Float Therapy as Described by an MS Patient
I had heard alot about the health benefits of floatation therapy, but have never tried it myself. Float therapy is nothing new. Athletes have been using it in sports therapy for a number of years, and scientists have conducted numerous studies on its affects on chronic pain, generalized anxiety, and post-traumatic stress disorder. My colleagues in the wellness industry urged me to experience floatation therapy firsthand:
“Try it!” they said.
“It’s life-changing!” they said.
“I am afraid of the water! And claustrophobic!” I said.
I declined. No way was I going to get into a giant pod full of water and close the lid. Nope.
But I did. And I don’t regret it.
What is Floatation Therapy?
Floating is more formally known as flotation restricted environmental stimulation therapy. It involves a person lying down in a ‘sensory deprivation tank’ that is that is designed to reduce distractions, including lights, sounds, gravity and tactile sensations. The tank contains water that is heated to skin temperature and is filled with 1000 pounds of Epsom salts. The high density of the salt water content guarantees that you will not sink.
The last sentence in that paragraph is critical to my story. I have an intense fear of not being able to float. This stems from some sort of repressed memory from my childhood, I suppose. I can’t swim and and truly believe I am not buoyant.
How I Ended Up in a Sensory Deprivation Tank
I recently met Dr. David Berv, the owner of the the Float Zone in Richmond, VA. The reason for our meeting was to chat about wellness and potential collaboration and our respective MS diagnoses. He explained how his MS symptoms and subsquent diagnosis helped to guide his career path from well-established chiropractor to owner of a floatation therapy business.
We drank tea and commiserated and realized just how much we had in common. And then he asked if I was ready. Ready to float.
Let me remind you:
- I have an intense fear of not being able to float.
- My MS causes chronic pain in my face, right arm, and my right hip and groin.
- Another symptom of my MS is brain fog. This happens more when I am stressed or anxious. I will occassionally find it challenging to communicate with others, as simple words escape me.
- See #1.
But this was a great opportunity for me to experience float therapy – which has exploded in popularity over the past few years, so there must be something to it. Also, I didn’t want to be rude. So into the pod I went.
How I Felt Before the Float Session
Prior to the floatation therapy session, I had my usual litany of physical issues directly related to my MS. Spasticity/muscle tightness in my right leg, hip, and groin. Spasticity in my right arm and hand. Pain and neuralgia in my neck and right side of my face. And brain fog. The type of brain fog that causes simple words to be right on the tip of your tongue, but you just can’t quite remember them correctly, so you start to refer to things as ‘thingy,’ and ‘dohickey.’ On top of all that, I was anxious. I was about to get in a tank full of water and supposedly float. And – I will remind you: I have an intense fear of not being able to float.
How I Felt During the Float Session
The pod looked like a giant egg that is filled with water. As I stepped in and initiated my floating experience, it became pitch black and eerily quiet. Before long, I was floating in a foot of salt water. I became incredibly buoyant – my feet and legs were floating on the surface – and I held onto the edge for dear life. After a minute, I had convined myself that I could let go. The sensation was weird. The air and the water were about the same temperature as my skin, so I couldn’t really differentiate between my body and surroundings. I honestly felt a little nauseous – a little dizzy – which lasted a minute or so.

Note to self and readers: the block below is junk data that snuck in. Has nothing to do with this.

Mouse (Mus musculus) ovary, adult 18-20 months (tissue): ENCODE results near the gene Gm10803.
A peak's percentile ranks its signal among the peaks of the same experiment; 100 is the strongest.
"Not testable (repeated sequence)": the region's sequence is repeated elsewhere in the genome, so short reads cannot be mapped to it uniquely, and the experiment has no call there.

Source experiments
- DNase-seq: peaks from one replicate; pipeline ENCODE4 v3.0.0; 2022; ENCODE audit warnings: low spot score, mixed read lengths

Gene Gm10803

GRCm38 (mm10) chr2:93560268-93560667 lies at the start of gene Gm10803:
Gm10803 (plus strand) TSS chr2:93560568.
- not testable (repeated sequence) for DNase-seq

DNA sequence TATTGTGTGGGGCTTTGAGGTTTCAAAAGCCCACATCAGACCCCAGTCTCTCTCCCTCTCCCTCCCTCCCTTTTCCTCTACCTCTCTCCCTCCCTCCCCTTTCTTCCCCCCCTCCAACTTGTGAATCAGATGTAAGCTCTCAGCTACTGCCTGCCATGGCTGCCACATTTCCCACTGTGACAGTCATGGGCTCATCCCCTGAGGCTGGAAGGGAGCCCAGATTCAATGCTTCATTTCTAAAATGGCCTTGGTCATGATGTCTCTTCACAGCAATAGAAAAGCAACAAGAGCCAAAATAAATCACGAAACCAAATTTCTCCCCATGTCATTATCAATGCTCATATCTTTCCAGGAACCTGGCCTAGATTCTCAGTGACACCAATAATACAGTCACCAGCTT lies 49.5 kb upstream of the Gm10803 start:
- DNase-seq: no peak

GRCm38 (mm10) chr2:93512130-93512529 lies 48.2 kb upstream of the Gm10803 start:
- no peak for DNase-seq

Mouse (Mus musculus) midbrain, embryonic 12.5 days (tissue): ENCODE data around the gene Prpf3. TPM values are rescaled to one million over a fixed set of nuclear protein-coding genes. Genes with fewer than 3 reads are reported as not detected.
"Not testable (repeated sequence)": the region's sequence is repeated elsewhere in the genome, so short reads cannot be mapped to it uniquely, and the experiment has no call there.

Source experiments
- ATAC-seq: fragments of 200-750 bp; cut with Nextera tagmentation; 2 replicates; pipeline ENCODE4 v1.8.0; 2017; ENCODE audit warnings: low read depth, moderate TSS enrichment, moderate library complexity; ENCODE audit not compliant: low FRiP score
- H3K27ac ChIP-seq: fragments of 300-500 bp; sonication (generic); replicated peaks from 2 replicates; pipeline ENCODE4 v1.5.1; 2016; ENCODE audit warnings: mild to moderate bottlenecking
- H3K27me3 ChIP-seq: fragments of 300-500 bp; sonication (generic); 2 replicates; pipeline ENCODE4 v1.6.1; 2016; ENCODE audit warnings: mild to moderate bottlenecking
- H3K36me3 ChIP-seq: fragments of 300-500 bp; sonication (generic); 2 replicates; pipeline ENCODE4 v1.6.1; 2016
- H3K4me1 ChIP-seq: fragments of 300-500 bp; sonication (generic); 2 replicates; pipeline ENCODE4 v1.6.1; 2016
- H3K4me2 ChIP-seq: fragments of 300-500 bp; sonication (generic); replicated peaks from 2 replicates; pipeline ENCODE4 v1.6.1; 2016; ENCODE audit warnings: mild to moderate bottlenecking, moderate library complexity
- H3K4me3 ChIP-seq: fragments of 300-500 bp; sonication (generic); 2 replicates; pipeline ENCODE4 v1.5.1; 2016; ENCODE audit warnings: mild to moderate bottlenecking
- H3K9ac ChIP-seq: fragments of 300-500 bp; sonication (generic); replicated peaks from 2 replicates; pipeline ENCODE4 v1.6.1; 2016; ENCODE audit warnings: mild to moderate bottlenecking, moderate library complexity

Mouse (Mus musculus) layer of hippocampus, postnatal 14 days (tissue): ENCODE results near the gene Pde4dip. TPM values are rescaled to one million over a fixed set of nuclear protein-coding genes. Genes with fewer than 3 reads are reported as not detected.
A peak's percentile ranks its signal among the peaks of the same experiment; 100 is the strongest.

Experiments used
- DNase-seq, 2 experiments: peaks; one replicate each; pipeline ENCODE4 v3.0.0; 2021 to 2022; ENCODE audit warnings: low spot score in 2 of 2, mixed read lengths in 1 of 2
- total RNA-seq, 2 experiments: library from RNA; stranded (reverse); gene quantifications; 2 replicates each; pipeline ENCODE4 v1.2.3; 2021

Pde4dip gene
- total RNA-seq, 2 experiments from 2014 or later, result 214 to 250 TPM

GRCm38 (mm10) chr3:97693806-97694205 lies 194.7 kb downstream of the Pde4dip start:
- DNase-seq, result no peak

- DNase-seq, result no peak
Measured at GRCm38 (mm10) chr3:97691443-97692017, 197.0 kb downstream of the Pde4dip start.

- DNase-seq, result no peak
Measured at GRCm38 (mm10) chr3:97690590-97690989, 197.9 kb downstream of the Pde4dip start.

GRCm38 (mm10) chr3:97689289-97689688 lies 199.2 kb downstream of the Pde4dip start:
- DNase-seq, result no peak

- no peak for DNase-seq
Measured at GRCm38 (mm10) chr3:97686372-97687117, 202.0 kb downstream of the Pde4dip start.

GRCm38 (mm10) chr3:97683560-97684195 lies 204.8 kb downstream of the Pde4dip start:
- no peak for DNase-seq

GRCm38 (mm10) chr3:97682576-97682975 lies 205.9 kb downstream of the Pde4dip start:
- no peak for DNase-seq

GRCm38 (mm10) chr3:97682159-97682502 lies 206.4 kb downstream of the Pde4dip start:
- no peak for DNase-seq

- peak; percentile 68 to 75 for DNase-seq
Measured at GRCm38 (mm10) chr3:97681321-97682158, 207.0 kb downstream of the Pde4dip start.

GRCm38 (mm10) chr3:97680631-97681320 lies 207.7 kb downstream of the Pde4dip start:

I then spent what I think was 10 or 15 minutes trying to find my zen. A flurry of thoughts raced through my mind. ‘I’m ok. I’m not going to sink.’ ‘I think I want the light on.’ ‘I think I want the music on.’ ‘No, light off, music on.’ ‘I keep bumping into the side of the tank.’ ‘No, light on, music on.’ ‘I’m not going to sink.’ ‘Why do I keep bumping into the side of the tank?’ ‘Definitely light off, music on.’ ‘I think I need the neck pillow.’
And then, zen. It was so remarkably easy to focus on my breath, and I felt myself going into a meditative state. I would argue that using the term ‘sensory deprivation’ to describe float therapy is actually a misnomer – as I was able to tune into my own body, including my breathing and heartbeat – so in actuality a more appropriate term could be ‘sensory enhancement.’
And before I knew it, the hour was over. I wasn’t asleep in the pod, or even dozing off. I just completely lost sense of time.
How I Felt After the Float Session
As I exited the pod, I felt calm and incredibly relaxed. Moreover, my muscles felt less tense and looser, and I felt less pain in areas that haven’t felt right in years. I practiced my float therapy in the morning – and throughout the afternoon, I had more energy to complete the tasks that I needed to complete, and less brain fog, allowing me to have coherent conversations without stumbling over my words. And that night I slept very well – I spent more time in deep sleep (at least, according to my FitBit) and woke up feeling refreshed.
My experience coincides well with the points described in Dr. Berv’s recent blog article, ‘Five Ways that Floatation Therapy helps Multiple Sclerosis.’ While his blog article is written with the MS patient in mind, the therapeutic value of floatation therapy can be extrapolated out to almost anyone with a condition that causes fatigue and chronic pain.
I can say with confidence that my first float session will not be my last.